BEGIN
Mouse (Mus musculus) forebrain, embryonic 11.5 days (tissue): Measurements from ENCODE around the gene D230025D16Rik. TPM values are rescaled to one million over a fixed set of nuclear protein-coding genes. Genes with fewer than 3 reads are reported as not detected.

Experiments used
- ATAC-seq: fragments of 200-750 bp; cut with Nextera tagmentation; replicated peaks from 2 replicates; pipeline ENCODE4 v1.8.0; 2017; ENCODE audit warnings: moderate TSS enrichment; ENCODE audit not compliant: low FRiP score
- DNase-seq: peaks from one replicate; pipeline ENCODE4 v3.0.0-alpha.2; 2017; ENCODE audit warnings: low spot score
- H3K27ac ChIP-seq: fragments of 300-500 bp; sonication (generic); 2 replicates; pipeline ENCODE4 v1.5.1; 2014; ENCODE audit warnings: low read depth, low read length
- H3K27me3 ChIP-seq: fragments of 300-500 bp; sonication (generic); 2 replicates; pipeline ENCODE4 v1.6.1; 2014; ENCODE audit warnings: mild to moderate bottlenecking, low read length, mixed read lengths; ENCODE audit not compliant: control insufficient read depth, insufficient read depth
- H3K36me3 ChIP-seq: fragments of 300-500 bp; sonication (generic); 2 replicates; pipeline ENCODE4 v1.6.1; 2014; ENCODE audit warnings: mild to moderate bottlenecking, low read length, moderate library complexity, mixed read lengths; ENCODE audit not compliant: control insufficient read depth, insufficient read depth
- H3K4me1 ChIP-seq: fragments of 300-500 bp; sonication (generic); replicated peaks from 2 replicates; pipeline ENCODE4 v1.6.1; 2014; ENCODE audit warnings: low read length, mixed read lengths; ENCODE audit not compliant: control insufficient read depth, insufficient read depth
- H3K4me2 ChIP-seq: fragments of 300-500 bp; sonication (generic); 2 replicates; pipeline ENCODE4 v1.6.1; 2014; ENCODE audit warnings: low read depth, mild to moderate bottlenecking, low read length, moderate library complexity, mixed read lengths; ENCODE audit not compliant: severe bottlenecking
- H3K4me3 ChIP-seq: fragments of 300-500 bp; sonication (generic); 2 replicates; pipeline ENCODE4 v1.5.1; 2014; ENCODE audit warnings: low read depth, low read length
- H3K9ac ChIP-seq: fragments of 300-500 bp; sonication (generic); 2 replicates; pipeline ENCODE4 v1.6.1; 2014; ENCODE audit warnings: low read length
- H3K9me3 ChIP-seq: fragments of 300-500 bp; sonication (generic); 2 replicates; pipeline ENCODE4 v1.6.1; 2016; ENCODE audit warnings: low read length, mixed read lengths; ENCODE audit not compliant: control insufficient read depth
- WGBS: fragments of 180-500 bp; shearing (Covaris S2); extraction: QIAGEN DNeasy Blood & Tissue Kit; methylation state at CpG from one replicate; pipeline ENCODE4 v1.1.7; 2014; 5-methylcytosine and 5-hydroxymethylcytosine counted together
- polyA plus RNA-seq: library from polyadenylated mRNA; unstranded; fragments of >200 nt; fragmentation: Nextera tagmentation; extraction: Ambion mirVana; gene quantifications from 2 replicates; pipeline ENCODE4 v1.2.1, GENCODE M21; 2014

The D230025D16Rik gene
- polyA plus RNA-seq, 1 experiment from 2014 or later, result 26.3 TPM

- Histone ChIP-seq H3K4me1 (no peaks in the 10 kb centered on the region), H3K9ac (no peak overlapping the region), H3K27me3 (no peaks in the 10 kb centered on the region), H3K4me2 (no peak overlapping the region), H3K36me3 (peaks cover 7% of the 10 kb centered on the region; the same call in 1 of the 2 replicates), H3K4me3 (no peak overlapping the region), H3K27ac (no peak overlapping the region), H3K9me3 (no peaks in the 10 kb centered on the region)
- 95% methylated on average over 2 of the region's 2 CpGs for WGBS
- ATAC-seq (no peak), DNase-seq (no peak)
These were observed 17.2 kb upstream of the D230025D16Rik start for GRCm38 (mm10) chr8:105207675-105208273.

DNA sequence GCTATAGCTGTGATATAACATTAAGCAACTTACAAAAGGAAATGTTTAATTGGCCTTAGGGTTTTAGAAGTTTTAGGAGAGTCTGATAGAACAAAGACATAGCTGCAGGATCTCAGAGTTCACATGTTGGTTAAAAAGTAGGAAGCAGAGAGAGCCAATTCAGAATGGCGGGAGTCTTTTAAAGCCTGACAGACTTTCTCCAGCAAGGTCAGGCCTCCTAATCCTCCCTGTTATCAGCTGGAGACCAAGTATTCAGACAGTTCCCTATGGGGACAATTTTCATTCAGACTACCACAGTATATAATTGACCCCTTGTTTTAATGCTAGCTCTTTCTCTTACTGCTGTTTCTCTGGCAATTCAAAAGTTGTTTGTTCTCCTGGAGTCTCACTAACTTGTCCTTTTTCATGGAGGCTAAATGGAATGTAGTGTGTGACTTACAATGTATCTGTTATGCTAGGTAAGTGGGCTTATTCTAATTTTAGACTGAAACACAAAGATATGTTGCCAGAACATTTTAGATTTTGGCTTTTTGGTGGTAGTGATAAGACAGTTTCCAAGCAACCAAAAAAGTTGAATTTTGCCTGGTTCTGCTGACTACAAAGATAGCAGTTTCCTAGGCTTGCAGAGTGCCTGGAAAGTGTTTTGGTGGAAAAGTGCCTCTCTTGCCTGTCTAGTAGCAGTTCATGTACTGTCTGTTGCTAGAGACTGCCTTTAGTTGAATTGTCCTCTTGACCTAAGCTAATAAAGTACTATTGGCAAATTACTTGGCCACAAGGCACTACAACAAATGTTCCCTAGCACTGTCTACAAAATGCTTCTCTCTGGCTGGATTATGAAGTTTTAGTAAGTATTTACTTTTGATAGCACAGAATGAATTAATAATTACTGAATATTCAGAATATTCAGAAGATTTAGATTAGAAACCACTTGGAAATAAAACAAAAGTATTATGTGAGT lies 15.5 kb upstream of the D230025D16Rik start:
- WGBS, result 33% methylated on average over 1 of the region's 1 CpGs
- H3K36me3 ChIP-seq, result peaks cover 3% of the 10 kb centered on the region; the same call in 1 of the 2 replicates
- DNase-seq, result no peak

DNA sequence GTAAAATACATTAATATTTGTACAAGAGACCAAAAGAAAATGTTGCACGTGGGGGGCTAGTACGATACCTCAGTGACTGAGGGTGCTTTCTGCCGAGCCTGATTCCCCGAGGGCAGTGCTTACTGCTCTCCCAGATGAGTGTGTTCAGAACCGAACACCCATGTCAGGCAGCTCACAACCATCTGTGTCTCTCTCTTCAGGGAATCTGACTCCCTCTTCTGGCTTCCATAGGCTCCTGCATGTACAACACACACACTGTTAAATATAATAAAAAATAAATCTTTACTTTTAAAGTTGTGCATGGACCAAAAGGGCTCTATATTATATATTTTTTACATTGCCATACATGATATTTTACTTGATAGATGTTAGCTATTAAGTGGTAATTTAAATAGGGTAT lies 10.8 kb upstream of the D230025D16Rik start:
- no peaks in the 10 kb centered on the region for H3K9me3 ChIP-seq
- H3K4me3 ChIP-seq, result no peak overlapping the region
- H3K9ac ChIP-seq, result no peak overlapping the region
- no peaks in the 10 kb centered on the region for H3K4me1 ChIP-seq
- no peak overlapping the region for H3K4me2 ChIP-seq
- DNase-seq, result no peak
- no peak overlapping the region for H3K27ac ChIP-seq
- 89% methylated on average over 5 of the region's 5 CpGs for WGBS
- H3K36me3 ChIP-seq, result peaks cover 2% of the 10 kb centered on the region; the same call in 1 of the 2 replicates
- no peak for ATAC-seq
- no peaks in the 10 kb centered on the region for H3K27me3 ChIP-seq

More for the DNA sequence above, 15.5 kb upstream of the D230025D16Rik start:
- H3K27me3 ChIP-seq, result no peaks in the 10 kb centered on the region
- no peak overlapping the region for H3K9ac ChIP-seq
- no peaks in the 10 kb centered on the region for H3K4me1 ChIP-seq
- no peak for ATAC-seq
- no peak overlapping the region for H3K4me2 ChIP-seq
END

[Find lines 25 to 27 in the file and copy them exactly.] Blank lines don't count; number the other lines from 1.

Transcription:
DNA sequence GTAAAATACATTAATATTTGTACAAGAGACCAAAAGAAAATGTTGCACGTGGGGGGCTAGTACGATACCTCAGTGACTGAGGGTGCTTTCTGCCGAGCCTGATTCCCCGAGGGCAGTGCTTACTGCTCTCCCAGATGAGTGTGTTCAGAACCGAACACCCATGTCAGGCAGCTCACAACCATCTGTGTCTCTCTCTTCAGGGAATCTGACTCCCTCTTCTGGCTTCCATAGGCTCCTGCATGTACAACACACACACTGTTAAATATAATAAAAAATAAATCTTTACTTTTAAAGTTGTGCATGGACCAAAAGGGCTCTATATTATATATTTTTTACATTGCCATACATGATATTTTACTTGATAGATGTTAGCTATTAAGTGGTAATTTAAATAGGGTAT lies 10.8 kb upstream of the D230025D16Rik start:
- no peaks in the 10 kb centered on the region for H3K9me3 ChIP-seq
- H3K4me3 ChIP-seq, result no peak overlapping the region